If you’re a Rails developer working on Mac OS X 10.6, you may have seen this message:

Ruby threads cannot be used in RubyCocoa without patches to the Ruby interpreter

It is caused by a plug-in or gem requiring osx/cocoa, frequently attachment_fu. AttachmentFu can use CoreImage as an image processor instead of calling out to an image manipulation library such as ImageMagick or GD2.

The warning is harmless, but it can be very noisy. To disable it, you can simply remove CoreImage from AttachmentFu’s list of image processors by creating a new file in config/initializers. Its contents should be this one line:


Image resize operations will now use one of the other image processors, which you can install from MacPorts. I never deploy to a Mac OS X server for production, and I prefer to run as much of the same code as possible in development, so this isn’t a problem for me.

Tim O’Reilly on Raising VC

Posted by: on May 5, 2010 in Blog | Tags: , | No Comments

Tim O’Reilly, interviewed by Inc. in The Oracle of Silicon Valley, on raising venture capital and the potential of his company getting really big:

“Money is like gasoline during a road trip,” he says. “You don’t want to run out of gas on your trip, but you’re not doing a tour of gas stations. You have to pay attention to money, but it shouldn’t be about the money.”

Remember HTTP Password in Mobile Safari

Posted by: on May 3, 2010 in Blog | Tags: , , | 4 Comments

In iPhone OS 3.0, Apple allowed Mobile Safari to save usernames and passwords in web forms. Unfortunately, Safari does not offer to do the same thing for HTTP Basic and Digest authentication. I’ve become fond of using HTTP authentication because it is very easy to set up, either in your Apache virtual host configuration or within a Rails application. There are many times that a full-fledged user database is unnecessary for a simple administration back-end.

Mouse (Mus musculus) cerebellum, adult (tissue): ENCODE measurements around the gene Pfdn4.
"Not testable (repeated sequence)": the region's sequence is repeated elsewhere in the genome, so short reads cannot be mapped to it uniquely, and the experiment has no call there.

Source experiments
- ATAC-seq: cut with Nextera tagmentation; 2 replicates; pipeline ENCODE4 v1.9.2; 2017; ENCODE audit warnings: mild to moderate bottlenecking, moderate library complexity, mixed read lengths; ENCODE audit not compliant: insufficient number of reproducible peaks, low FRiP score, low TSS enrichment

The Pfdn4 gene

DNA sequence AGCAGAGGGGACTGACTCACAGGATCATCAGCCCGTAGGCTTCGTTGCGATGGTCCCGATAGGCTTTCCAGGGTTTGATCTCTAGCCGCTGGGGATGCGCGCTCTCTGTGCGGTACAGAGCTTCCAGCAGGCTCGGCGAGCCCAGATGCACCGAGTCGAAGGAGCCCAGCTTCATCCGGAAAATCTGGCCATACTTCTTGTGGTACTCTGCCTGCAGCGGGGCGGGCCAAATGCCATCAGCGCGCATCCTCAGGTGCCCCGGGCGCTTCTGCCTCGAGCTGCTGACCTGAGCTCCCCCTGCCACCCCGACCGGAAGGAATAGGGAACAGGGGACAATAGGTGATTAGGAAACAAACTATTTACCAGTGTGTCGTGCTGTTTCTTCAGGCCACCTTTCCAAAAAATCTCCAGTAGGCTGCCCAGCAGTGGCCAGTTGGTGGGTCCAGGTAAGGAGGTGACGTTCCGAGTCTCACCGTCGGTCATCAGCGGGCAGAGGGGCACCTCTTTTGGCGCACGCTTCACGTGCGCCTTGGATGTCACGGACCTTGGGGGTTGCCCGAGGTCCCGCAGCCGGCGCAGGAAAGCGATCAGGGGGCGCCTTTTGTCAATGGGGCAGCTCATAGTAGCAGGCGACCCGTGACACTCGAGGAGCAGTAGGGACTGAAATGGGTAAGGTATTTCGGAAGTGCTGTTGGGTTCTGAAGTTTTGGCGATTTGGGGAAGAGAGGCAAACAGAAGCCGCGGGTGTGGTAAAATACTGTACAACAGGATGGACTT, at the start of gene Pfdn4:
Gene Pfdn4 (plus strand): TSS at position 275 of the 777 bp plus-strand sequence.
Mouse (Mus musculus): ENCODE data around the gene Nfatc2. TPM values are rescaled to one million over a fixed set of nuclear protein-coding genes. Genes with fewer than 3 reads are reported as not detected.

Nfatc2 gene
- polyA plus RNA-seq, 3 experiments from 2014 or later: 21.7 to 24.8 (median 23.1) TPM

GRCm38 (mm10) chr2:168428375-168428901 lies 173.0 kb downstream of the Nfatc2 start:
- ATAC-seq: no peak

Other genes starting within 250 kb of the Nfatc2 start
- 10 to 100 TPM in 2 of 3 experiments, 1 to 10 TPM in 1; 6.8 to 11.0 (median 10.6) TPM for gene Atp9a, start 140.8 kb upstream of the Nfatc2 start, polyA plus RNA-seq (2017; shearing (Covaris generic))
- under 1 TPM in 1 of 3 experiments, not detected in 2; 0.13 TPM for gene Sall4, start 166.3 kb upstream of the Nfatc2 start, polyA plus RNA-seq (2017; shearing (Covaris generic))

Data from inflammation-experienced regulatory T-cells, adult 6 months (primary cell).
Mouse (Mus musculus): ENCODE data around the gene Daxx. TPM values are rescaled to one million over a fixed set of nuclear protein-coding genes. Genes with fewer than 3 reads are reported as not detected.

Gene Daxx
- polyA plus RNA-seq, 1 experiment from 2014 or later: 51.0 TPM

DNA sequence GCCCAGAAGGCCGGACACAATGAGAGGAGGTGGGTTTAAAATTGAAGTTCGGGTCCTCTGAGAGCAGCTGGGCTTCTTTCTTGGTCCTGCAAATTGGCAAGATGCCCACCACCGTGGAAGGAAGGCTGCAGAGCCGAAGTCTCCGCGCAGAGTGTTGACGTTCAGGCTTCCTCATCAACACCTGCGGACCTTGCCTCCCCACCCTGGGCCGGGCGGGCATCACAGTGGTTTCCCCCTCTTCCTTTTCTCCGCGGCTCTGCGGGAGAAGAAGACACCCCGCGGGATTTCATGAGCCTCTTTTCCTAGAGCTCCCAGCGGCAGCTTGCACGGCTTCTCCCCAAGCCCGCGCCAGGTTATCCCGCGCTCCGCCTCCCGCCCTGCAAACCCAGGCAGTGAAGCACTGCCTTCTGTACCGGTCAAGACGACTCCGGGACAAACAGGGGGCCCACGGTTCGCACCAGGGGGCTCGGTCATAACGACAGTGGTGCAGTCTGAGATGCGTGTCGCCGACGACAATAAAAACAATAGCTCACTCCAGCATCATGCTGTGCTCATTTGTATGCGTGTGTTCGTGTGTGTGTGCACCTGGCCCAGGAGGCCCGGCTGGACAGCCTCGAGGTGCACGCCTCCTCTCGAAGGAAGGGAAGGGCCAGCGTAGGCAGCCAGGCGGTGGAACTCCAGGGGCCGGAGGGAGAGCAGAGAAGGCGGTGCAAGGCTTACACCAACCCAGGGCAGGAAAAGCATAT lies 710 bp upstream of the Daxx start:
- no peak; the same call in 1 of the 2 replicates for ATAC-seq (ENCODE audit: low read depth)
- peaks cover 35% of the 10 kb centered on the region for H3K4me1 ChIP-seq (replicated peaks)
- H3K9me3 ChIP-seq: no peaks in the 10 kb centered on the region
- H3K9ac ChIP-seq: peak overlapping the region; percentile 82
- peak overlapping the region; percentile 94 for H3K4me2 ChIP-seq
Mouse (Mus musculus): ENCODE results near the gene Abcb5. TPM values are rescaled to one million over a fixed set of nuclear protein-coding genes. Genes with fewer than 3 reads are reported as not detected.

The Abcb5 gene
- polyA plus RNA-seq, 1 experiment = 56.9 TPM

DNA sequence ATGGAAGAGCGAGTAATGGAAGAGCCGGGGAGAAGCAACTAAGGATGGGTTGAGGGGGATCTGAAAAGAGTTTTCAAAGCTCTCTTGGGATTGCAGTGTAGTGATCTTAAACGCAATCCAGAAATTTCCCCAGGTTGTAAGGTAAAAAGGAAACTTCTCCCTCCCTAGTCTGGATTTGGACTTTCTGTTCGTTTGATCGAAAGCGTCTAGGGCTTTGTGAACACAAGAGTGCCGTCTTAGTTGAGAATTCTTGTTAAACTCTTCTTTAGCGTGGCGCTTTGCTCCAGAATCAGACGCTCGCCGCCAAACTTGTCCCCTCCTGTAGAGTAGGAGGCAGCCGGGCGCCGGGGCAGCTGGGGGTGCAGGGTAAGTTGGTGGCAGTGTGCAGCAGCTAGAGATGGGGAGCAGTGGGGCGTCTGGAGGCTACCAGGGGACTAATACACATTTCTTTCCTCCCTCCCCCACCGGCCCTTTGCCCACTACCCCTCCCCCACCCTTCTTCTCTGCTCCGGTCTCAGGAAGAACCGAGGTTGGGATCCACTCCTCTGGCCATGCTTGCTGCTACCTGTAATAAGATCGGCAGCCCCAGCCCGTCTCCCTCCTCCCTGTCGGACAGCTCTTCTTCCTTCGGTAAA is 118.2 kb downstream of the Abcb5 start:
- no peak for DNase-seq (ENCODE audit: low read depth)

There is a work-around, though it does mean storing your user and password in plaintext in your device’s bookmarks. HTTP allows you to supply authentication credentials as part of the URL, in the form

Use content_for to Put Markup In Its Place

Posted by: on May 3, 2010 in Blog | Tags: , | No Comments

Here is a useful trick for ensuring that you keep your partial templates well organized without sacrificing page-load times or duplicating your layouts unnecessarily.

You can use content_for to capture some markup, but have it emitted into the page from somewhere else.

Two places this is immediately useful: adding additional tags inside <head> and placing in-line Javascript near </body>, while keeping the code itself right next to the DOM elements it works upon.

content_for works by capturing whatever appears inside the block and storing it for later use. You emit whatever is stored using yield. What’s more, content_for doesn’t clobber the previous captured text if you use it more than once with the same key.

Say you have a fancy Javascript control that replaces a standard <select> element in forms. You can do this in your partials:

<select ...>
<% content_for :body_close do %>
  <script type="text/javascript">
    // code that does something with that <select>
<% end >

And then in your layout, just before the </body>:

<%= yield :body_close %>

Because most browsers will run in-line Javascript upon encountering it, this would delay the execution of the code until all of the page content was loaded, making your page appear to load faster.

What’s more, if that fancy Javascript control also requires a CSS file, but you don’t want to require the browser to fetch it on all of the other pages that don’t need it, you can conditionally add it to <head> by defining another content_for key that accumulates additional markup to go there:

<% content_for :head do %>
  <%= stylesheet_link_tag 'fancy_control' %>
<% end %>

And in your layout:

  <%= yield :head %>

This is also useful for keeping per-page markup like <title> and meta tags in the template and out of your controller.